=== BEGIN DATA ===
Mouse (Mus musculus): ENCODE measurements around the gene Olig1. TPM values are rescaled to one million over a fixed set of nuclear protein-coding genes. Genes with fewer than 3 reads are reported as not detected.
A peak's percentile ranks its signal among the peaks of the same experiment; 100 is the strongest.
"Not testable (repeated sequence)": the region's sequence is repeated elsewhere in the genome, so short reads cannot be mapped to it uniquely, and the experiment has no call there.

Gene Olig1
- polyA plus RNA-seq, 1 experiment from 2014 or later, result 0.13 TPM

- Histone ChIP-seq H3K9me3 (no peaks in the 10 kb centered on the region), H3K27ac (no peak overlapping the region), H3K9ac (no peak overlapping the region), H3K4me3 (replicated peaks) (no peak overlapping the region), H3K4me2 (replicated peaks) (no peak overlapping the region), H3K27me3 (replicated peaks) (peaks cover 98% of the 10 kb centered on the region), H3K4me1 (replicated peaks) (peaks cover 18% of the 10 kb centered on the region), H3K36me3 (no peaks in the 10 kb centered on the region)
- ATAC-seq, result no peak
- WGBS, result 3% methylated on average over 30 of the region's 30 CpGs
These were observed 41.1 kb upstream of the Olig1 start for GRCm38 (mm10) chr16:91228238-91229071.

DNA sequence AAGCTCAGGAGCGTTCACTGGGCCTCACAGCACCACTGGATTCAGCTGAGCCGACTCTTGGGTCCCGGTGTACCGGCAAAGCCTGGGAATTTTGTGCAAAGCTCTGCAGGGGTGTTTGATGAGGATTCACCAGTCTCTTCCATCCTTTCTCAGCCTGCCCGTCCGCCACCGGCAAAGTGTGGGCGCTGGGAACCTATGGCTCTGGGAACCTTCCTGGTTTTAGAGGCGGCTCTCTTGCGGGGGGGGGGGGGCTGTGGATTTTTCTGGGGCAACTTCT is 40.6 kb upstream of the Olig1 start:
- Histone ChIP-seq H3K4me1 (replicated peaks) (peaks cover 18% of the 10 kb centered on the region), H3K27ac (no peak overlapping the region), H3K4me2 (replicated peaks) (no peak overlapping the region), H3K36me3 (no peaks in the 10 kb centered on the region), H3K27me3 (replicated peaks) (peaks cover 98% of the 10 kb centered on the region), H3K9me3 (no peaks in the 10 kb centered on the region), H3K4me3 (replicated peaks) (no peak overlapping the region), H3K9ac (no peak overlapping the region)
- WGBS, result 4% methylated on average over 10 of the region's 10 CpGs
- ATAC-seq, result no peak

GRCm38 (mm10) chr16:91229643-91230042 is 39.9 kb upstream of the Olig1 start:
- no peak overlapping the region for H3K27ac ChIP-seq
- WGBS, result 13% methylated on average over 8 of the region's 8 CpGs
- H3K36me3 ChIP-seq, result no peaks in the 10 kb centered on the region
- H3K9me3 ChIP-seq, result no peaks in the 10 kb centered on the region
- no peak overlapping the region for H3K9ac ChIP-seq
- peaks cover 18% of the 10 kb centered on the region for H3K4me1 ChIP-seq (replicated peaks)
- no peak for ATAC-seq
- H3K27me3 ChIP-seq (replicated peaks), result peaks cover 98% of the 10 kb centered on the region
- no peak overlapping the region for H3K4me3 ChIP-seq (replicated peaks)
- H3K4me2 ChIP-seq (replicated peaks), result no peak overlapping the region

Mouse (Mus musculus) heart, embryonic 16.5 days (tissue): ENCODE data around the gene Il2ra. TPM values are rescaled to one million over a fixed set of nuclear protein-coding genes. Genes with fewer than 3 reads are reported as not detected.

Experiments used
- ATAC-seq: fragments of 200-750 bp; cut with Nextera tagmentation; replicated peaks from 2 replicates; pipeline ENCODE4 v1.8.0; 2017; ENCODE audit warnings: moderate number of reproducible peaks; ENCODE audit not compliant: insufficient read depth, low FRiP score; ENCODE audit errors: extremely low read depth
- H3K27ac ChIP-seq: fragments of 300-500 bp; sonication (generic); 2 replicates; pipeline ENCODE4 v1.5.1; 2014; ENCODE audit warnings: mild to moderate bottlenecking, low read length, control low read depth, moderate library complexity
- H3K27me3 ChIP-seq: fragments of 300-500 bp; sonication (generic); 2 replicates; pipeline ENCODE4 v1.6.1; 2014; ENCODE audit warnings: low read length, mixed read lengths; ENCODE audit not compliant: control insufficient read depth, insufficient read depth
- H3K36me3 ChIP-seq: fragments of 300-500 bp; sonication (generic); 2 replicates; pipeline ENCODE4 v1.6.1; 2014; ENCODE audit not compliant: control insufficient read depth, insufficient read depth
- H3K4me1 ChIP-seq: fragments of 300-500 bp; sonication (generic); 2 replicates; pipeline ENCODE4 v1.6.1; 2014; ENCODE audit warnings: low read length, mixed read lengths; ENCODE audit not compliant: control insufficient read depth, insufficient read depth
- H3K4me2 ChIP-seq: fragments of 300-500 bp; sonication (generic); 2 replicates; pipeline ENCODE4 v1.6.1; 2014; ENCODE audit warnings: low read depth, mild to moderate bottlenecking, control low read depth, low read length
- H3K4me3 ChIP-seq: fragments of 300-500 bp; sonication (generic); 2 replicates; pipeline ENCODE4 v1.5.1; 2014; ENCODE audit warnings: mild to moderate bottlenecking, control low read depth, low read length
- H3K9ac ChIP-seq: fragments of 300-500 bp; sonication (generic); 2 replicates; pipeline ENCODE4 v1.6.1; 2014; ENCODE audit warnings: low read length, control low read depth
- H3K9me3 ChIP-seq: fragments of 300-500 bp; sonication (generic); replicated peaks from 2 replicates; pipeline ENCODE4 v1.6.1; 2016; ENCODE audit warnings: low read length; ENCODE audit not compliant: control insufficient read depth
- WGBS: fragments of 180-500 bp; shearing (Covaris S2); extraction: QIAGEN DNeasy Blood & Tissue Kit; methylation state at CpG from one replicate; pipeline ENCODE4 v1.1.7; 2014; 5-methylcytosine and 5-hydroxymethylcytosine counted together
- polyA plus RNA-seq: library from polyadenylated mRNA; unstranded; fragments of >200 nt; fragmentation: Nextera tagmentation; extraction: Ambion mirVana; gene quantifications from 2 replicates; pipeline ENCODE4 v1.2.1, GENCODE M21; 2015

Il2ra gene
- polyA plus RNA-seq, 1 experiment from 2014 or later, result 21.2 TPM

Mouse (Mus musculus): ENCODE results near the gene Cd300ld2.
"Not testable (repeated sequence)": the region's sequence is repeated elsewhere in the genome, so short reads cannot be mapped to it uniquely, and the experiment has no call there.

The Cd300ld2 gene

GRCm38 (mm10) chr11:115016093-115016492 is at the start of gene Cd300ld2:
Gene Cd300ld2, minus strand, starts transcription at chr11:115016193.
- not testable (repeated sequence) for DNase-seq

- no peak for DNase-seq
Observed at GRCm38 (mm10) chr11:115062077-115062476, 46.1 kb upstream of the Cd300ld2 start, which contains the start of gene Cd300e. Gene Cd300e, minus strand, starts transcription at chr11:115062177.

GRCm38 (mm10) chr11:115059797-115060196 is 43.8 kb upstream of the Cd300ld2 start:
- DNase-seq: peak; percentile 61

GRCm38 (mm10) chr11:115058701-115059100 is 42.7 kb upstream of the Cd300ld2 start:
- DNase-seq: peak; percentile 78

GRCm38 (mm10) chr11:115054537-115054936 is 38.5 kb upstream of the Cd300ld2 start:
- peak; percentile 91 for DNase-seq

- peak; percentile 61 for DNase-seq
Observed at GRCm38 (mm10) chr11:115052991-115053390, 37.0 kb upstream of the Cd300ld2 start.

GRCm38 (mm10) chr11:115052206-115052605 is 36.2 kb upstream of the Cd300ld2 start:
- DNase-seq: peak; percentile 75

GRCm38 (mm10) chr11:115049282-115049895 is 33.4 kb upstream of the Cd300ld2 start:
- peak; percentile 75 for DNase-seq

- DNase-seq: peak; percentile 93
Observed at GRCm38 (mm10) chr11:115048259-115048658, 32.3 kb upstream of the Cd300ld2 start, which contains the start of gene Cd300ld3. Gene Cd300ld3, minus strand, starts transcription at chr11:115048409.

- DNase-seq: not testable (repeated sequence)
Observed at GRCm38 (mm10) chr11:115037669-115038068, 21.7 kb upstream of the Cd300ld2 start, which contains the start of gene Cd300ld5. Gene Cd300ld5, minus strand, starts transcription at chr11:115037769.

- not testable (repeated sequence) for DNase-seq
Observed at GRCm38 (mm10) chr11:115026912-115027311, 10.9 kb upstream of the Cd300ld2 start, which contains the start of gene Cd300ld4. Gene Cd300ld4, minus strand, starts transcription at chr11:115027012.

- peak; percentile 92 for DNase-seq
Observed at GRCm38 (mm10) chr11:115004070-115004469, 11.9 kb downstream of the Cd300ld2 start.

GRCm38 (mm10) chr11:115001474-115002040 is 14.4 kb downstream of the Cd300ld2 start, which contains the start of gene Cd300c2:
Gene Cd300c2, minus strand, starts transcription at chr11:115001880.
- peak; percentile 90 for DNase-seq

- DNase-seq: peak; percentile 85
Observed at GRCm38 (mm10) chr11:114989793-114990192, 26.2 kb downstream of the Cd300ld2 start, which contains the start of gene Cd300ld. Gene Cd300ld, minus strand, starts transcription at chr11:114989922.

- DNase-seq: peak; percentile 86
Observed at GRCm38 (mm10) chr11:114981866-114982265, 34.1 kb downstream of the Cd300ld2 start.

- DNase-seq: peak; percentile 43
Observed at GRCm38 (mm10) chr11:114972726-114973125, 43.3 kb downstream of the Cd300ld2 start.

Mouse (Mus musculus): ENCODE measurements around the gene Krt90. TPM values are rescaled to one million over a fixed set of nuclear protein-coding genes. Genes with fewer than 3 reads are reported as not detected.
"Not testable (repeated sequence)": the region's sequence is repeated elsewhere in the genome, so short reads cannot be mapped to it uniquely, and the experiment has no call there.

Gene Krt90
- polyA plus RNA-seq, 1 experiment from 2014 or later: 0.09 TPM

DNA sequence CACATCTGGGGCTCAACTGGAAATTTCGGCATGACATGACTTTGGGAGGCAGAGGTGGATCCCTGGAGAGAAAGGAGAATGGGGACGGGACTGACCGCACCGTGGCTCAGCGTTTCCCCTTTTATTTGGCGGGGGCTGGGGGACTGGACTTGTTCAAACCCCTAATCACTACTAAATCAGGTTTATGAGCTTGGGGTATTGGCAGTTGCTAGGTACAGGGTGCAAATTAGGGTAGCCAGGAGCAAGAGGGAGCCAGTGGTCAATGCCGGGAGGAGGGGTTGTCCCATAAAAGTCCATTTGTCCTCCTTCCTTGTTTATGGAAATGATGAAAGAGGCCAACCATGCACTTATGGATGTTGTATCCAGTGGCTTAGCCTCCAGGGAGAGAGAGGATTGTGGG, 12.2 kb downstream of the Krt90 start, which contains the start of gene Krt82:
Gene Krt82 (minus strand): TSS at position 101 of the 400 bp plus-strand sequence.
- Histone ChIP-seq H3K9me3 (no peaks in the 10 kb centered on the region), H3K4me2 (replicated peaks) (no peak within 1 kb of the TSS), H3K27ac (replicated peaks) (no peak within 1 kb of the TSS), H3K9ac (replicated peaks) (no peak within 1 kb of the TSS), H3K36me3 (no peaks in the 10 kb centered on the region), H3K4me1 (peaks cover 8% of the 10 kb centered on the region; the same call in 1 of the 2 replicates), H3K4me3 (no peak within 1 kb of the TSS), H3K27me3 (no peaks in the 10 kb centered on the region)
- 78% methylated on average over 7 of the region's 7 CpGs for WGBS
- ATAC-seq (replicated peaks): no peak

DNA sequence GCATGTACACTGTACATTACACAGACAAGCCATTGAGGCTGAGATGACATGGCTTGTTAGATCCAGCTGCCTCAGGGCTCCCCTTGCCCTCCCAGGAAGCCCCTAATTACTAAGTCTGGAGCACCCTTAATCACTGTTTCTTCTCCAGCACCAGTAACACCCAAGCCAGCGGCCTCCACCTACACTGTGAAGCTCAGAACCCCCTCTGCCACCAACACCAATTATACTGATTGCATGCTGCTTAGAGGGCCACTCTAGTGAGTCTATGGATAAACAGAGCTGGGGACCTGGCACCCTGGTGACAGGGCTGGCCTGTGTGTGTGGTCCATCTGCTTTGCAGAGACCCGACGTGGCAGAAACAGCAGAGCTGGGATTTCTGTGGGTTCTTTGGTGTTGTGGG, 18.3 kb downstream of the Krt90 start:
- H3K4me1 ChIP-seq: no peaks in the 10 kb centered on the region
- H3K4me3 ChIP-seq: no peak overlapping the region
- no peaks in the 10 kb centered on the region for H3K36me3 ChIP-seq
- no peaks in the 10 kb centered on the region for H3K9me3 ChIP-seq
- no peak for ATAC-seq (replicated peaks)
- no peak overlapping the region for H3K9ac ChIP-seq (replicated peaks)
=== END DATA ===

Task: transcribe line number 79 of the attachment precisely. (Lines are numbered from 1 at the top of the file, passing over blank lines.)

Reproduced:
Gene Krt90